|Homer Simpson steppin' out in a muu-muu|
"You know, in case that's why you're into cooking now."
|Zippy the Pinhead|
|Smitten Kitchen poached egg, photo by Deb Perelman|
Billy Squier's "The Stroke"
I look three floors down and see a heavyset girl smiling up at me through dark curls, her face round and plump, but still unmistakeably an O'Shea.
"Can you help me?" Her voice is trembly even though she's calling up through the humid summer air.
I hear the guys on the other side of the house, and climb down.
"My name's Erin," she says, "Kevin's little sister."
Her hair is sprinkled with white paint, and her paintbrush is already splayed and useless with thick paint. She reaches her hand out to shake mine. Her wrist is lined with fresh stripes and scores. Before I can say a word, she whispers,
"I'm in the Suicide Club."
I'm too startled to say anything, so I just help clean the brush and teach her how to paint simple baseboard.
Weeks later, we finish the Victorian. Kevin never shows any romantic interest in me, so finally I give up. Erin and I become friends. I don't ask anything about the Suicide Club, but I never forget. Often I sneak looks at her wrists when she's not looking. Then one night over ice cream, Erin tells me how she slashed her wrists and ended up in McLean Hospital, that it was her third attempt. My mother spent time at Austin-Riggs, the other mental health joint in the neighborhood. McLean is known for tough treatments, no-nonsense care. Austin-Riggs is the softer version, which suited my mother just fine. Back then, most facilities promised a One Flew Over The Cuckoo's Nest experience. I wonder what treatment Erin got, but I don't ask. I don't tell her about my mother.
"My father wants to meet you. I told him you eat a lot," she giggles. "He's the best. He loves me so much. And he's a great cook," she says shyly, looking down.
"When was this?" I say.
|Singer Anne Murray|
"Cut it out! Do not sing that sickening song!"
"She's from P.E.I.!"
We laugh, make plans to see the harness racing later that night in Charlottetown, and the road keeps unspooling beneath our wheels.
When we reach the house in P.E.I., dusk has fallen. The way I remember it, steam and smoke billowed from the small rural house and I could hear the sound of sizzling from the driveway, but that can't be true. I do remember her father swinging the door open and standing there with his legs spread. Mr. O'Shea was so wide he almost filled the doorway, blocking most of the light and bubbling pans, and so tall he had to duck his head to avoid slamming it into the door jamb. It was dark, but his teeth shone in the velvety light.
"Just in time for dinner. Get your asses in here!"
Then I remember sitting at the wooden table inside. We barely had time to drag our bags in and set them by the door. The food was thick and spicy. Some kind of simple stew, a huge metal pot planted in the center of the table where it belched steam and savory smells of carrots, and meat, onions, some kind of tangy greens. A plateful of bread loaves rested nearby. A big bottle of Guinness stout and a pitcher of water.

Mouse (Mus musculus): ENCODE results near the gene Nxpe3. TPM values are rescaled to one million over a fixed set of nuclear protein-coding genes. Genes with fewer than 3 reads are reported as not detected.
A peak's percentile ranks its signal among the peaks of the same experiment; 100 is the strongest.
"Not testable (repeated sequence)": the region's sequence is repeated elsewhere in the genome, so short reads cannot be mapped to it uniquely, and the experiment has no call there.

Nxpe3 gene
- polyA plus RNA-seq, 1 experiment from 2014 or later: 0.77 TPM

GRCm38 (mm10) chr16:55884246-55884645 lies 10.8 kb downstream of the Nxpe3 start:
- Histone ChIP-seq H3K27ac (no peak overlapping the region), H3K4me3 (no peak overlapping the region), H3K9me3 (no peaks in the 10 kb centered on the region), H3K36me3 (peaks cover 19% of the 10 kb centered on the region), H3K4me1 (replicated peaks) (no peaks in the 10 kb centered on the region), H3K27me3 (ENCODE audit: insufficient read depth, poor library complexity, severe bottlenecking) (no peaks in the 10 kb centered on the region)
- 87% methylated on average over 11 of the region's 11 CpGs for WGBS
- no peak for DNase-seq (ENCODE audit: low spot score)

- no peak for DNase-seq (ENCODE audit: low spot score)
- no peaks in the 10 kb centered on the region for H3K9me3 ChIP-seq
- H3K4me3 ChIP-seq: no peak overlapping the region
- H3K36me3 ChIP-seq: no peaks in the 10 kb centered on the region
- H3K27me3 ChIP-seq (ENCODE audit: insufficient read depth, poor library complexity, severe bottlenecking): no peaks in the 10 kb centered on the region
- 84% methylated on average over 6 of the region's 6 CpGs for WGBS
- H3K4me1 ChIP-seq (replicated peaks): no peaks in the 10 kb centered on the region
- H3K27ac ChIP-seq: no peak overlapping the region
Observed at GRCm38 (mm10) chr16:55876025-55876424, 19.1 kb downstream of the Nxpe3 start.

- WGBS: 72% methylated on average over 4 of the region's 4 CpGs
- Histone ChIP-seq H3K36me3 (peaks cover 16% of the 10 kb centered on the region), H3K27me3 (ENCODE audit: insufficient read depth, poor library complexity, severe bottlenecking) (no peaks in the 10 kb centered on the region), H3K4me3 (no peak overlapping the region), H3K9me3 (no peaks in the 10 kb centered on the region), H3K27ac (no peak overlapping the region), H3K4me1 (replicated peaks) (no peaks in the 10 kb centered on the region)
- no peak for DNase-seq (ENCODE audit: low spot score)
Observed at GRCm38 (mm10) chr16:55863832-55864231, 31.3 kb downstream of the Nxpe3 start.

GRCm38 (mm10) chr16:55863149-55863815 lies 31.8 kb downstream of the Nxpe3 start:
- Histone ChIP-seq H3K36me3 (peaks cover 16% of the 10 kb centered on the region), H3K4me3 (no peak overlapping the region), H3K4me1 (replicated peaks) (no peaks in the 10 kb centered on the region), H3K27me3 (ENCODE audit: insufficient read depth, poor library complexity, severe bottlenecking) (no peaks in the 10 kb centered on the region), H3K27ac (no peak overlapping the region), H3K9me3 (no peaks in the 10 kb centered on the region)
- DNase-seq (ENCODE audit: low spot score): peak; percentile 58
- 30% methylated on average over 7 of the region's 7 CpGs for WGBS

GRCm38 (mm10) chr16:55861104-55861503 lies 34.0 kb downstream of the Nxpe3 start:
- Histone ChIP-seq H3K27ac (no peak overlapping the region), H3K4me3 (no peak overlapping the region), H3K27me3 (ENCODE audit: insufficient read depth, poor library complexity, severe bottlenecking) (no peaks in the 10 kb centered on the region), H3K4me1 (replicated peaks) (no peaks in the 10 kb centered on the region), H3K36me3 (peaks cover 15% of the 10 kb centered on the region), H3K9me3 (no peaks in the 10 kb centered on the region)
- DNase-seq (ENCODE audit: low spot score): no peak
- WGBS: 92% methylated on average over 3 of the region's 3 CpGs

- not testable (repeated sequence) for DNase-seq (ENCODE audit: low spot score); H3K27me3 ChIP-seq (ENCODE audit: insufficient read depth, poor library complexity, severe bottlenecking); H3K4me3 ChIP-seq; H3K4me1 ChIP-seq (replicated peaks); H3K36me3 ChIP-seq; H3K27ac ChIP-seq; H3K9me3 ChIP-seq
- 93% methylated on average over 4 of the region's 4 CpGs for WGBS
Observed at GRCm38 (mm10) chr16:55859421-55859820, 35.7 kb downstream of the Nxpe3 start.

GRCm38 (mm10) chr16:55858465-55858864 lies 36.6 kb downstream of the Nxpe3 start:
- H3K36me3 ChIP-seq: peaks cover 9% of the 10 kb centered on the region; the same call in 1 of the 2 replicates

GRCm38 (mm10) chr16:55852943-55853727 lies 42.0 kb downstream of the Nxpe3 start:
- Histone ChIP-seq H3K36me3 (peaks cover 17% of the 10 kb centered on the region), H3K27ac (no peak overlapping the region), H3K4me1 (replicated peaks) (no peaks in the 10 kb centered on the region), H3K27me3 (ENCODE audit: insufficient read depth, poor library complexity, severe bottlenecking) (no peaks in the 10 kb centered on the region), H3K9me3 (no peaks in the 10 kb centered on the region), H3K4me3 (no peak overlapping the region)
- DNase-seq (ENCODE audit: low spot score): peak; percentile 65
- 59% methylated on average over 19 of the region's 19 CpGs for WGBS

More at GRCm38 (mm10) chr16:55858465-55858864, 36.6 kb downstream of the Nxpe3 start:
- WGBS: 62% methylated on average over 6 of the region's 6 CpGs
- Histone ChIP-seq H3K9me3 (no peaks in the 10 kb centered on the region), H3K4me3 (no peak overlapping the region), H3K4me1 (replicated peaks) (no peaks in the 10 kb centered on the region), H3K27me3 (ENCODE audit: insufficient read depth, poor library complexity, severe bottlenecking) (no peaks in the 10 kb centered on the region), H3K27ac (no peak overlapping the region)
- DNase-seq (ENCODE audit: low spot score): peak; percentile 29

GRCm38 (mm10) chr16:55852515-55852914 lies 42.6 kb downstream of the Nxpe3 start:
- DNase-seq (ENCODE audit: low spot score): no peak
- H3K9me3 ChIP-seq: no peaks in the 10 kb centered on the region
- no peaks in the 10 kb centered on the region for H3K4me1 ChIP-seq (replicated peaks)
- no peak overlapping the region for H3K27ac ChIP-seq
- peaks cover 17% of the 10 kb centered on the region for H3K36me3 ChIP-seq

"Who else is coming to dinner," I asked in between small talk as I ate my first bowl with appreciative gusto.
"Just you two beautiful girls."
Mr. O'Shea winked at us, and I could see he had the same eyes as his children, sparkly green with a fringe of long lashes -- though his were veined with red.
"I heard you liked to eat, so I cooked a lot. Eat!"
Erin said not a word the whole meal. Picked at her bowl. Extracted vegetables and secreted them in her napkin which she wadded into a ball and tucked under the mat.
"Erin! Aren't you going to eat? What's the matter with you?" he growled.
Erin hunched over her bowl with more concentration while I jumped in with more chatter. I'd always been a good talker. After my third bowl, I was full and happy. I pushed the bowl to the center of the table and leaned back.
"What a delicious meal," I said. "Thank you so much, Mr. O'Shea."
Mr. O'Shea stared at me for a long. I stared back. An owl hooted. Then stopped.
"I thought you ate a lot. Christ on a stick. Erin! My pretty-bitty little Irish rose with your fat rosy cheeks. Did you lie to me again?" He turned to me. "You have not finished your stew yet."
Something twisted in my gut, and I sat up very straight, muscles tensed. I could smell the liquor on Mr. O'Shea's breath from across the table. The front door was slightly ajar.
"Oh, I couldn't eat another bite. I had three servings thanks to your excellent cooking."
"Eat another bowl. I insist. Here."
Mr. O'Shea ladled more stew into my bowl until it slopped over the sides and onto the oilcloth decorated with red tulips. He pushed the bowl toward me.
Erin kicked me under the table. I felt the bench shaking beneath her agitated body.
I stood up, grabbed Erin's arm, and yanked her to the door.
"We've got to go! We're late for the harness races! Thank you!" I called as I grabbed up our bags and ran to the car, Mr. O'Shea thundering close behind.
"What do you girls think you're doing? Come back now and finish your dinner!" he bellowed.
Mr. O'Shea stumbled on something and I hit the gas, tearing so fast out of the dirt driveway I ripped a small bush out of the ground. I burst into nervous laughter, but Erin was curled into a ball in the passenger seat, whimpering.
|Harness racing, P.E.I.|
I never visited P.E.I. again. Erin and I lost touch. But sometimes I think about Erin, her sad green eyes, and the way the white paint speckled her brown curls like fairy dust.
If I can cook anyone can. Eat well, and eat mindfully.